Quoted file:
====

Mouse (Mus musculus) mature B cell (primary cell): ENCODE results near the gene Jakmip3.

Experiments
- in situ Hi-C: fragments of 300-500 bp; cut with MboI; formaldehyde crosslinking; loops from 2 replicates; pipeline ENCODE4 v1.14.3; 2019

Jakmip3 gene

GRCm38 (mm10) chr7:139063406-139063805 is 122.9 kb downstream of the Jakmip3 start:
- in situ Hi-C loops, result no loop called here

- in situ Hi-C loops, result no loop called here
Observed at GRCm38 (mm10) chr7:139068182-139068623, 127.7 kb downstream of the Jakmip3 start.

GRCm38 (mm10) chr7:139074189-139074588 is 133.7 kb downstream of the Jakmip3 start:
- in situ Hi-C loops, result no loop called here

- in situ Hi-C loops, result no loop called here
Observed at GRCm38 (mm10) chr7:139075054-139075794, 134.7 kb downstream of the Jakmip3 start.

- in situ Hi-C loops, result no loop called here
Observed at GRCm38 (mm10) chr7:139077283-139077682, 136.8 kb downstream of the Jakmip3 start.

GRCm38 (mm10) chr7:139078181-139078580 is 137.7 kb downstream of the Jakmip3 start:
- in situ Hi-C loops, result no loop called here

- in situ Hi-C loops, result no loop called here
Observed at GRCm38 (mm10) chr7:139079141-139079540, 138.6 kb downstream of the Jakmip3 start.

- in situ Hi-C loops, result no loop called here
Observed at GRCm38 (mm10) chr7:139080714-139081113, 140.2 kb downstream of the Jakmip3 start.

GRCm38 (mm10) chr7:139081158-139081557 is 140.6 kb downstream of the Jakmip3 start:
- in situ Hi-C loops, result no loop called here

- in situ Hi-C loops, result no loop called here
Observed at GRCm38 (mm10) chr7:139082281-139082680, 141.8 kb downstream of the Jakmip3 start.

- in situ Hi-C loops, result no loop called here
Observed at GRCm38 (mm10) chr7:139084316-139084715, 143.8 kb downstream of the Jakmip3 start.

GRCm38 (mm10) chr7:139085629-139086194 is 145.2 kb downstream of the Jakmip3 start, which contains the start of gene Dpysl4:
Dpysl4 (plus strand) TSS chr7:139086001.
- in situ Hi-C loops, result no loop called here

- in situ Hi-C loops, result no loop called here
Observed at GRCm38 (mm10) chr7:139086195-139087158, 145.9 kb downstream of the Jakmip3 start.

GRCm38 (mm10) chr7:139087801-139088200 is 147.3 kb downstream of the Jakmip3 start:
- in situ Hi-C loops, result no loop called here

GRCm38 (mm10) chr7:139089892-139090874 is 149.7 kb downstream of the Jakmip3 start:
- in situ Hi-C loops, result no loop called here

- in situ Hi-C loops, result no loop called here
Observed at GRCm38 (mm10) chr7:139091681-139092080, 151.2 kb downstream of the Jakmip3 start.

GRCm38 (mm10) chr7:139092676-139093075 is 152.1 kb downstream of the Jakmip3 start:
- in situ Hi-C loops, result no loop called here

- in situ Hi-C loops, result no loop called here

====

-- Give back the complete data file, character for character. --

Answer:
Mouse (Mus musculus) mature B cell (primary cell): ENCODE results near the gene Jakmip3.

Experiments
- in situ Hi-C: fragments of 300-500 bp; cut with MboI; formaldehyde crosslinking; loops from 2 replicates; pipeline ENCODE4 v1.14.3; 2019

Jakmip3 gene

GRCm38 (mm10) chr7:139063406-139063805 is 122.9 kb downstream of the Jakmip3 start:
- in situ Hi-C loops, result no loop called here

- in situ Hi-C loops, result no loop called here
Observed at GRCm38 (mm10) chr7:139068182-139068623, 127.7 kb downstream of the Jakmip3 start.

GRCm38 (mm10) chr7:139074189-139074588 is 133.7 kb downstream of the Jakmip3 start:
- in situ Hi-C loops, result no loop called here

- in situ Hi-C loops, result no loop called here
Observed at GRCm38 (mm10) chr7:139075054-139075794, 134.7 kb downstream of the Jakmip3 start.

- in situ Hi-C loops, result no loop called here
Observed at GRCm38 (mm10) chr7:139077283-139077682, 136.8 kb downstream of the Jakmip3 start.

GRCm38 (mm10) chr7:139078181-139078580 is 137.7 kb downstream of the Jakmip3 start:
- in situ Hi-C loops, result no loop called here

- in situ Hi-C loops, result no loop called here
Observed at GRCm38 (mm10) chr7:139079141-139079540, 138.6 kb downstream of the Jakmip3 start.

- in situ Hi-C loops, result no loop called here
Observed at GRCm38 (mm10) chr7:139080714-139081113, 140.2 kb downstream of the Jakmip3 start.

GRCm38 (mm10) chr7:139081158-139081557 is 140.6 kb downstream of the Jakmip3 start:
- in situ Hi-C loops, result no loop called here

- in situ Hi-C loops, result no loop called here
Observed at GRCm38 (mm10) chr7:139082281-139082680, 141.8 kb downstream of the Jakmip3 start.

- in situ Hi-C loops, result no loop called here
Observed at GRCm38 (mm10) chr7:139084316-139084715, 143.8 kb downstream of the Jakmip3 start.

GRCm38 (mm10) chr7:139085629-139086194 is 145.2 kb downstream of the Jakmip3 start, which contains the start of gene Dpysl4:
Dpysl4 (plus strand) TSS chr7:139086001.
- in situ Hi-C loops, result no loop called here

- in situ Hi-C loops, result no loop called here
Observed at GRCm38 (mm10) chr7:139086195-139087158, 145.9 kb downstream of the Jakmip3 start.

GRCm38 (mm10) chr7:139087801-139088200 is 147.3 kb downstream of the Jakmip3 start:
- in situ Hi-C loops, result no loop called here

GRCm38 (mm10) chr7:139089892-139090874 is 149.7 kb downstream of the Jakmip3 start:
- in situ Hi-C loops, result no loop called here

- in situ Hi-C loops, result no loop called here
Observed at GRCm38 (mm10) chr7:139091681-139092080, 151.2 kb downstream of the Jakmip3 start.

GRCm38 (mm10) chr7:139092676-139093075 is 152.1 kb downstream of the Jakmip3 start:
- in situ Hi-C loops, result no loop called here

- in situ Hi-C loops, result no loop called here